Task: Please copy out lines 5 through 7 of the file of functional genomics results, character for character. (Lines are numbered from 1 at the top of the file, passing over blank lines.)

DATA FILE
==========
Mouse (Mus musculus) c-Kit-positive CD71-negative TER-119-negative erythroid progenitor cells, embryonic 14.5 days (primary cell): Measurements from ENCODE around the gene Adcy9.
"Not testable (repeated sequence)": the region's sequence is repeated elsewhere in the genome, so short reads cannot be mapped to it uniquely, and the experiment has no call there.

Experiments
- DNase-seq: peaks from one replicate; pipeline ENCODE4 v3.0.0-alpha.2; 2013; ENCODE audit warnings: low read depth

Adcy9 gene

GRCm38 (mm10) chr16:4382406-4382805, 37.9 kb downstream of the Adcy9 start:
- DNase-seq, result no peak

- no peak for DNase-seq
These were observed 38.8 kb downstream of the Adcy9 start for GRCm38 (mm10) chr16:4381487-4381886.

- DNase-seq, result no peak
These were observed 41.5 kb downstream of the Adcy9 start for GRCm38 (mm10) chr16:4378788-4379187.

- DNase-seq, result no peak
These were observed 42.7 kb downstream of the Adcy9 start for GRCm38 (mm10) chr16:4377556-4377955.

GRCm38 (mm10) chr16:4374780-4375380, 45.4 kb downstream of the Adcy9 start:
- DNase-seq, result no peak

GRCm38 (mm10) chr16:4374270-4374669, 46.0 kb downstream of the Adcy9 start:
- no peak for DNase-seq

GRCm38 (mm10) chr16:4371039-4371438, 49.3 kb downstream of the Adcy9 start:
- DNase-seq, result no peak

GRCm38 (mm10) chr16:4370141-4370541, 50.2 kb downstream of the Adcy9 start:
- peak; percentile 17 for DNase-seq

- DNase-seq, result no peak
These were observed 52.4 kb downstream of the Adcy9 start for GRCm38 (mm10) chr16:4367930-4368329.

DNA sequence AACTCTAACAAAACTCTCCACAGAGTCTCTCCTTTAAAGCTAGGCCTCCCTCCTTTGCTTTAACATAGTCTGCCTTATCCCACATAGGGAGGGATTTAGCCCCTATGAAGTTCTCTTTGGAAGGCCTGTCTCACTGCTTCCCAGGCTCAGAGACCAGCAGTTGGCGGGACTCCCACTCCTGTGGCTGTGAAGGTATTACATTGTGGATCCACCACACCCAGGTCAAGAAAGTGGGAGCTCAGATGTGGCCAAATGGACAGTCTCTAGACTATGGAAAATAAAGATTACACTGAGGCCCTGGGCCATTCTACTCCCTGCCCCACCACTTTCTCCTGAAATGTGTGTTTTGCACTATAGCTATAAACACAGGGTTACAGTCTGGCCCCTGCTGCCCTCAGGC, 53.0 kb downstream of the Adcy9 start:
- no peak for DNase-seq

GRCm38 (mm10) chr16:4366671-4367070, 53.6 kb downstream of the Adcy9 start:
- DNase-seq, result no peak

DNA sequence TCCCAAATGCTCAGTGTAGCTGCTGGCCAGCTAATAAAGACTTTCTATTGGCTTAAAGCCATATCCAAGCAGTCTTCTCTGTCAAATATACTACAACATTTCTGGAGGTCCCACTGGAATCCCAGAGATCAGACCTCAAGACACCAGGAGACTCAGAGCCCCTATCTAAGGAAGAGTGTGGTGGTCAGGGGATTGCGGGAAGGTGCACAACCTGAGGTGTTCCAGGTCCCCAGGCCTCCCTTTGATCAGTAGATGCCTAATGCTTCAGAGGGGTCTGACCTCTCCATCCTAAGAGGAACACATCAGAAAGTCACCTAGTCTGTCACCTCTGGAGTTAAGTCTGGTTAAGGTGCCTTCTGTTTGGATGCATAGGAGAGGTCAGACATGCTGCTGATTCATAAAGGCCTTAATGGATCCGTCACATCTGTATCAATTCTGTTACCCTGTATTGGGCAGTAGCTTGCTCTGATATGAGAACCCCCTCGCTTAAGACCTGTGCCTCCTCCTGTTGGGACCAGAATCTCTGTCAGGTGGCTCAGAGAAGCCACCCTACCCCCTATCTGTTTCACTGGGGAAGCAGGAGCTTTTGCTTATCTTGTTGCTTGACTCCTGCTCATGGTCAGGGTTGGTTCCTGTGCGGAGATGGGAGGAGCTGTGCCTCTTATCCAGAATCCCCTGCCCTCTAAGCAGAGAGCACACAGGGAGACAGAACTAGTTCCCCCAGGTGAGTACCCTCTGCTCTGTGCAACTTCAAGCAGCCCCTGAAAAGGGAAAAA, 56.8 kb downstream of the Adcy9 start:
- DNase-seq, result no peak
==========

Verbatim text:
Adcy9 gene

GRCm38 (mm10) chr16:4382406-4382805, 37.9 kb downstream of the Adcy9 start:
- DNase-seq, result no peak